These “March Dates of Note” come courtesy of the Daughters of the American Revolution:
March 22 – Parliament passes the Stamp Act, which is immediately denounced in the colonies as a revenue measure benefiting England at the expense of the colonists. The measure is repealed after London merchants complain of losing markets in the New World (1765).
March 23 – Patrick Henry calls on the Virginia Provincial Congress meeting at St. John’s Church in Richmond to put the colony on military alert against the British. When there is opposition from Loyalists, he replies: “Is life so dear or peace so sweet as to be purchased at the price of chains and slavery? Forbid it, Almighty God. I know not what course others may take, but as for me, give me liberty or give me death!” (1775)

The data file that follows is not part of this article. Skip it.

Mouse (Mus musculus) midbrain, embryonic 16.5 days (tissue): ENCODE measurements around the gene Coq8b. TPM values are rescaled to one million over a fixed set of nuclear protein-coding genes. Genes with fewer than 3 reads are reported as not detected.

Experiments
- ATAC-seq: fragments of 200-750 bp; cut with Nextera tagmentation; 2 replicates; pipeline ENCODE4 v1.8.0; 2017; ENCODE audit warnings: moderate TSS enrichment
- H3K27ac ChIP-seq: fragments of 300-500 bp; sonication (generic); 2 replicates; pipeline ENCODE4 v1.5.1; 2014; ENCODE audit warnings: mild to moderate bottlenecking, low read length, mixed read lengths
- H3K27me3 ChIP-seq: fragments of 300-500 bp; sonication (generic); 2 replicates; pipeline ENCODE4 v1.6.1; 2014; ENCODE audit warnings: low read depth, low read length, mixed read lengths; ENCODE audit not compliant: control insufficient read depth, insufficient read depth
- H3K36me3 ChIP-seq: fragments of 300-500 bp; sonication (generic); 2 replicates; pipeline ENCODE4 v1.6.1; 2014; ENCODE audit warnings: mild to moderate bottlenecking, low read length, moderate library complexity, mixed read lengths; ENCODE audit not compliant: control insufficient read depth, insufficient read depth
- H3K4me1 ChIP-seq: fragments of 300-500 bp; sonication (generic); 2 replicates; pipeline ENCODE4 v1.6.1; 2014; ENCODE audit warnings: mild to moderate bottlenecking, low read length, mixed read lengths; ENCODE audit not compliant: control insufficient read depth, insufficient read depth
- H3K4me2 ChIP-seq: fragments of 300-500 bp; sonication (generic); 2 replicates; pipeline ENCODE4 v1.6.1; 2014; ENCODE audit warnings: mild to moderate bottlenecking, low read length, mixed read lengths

March 24 – The Quartering Act is issued to the 13 colonies. Colonists must now provide for board and upkeep of British soldiers, supplying them with “candles, firing, bedding, cooking utensils, salt and vinegar and five pints of small beer or cider, or a gill of rum per man, per diem.” (1765)
March 26 – Congress passes the Naturalization Act, requiring new immigrants to complete a two-year residence before they can become citizens. (1790) March 29 – The last American combat troops leave South Vietnam. (1973)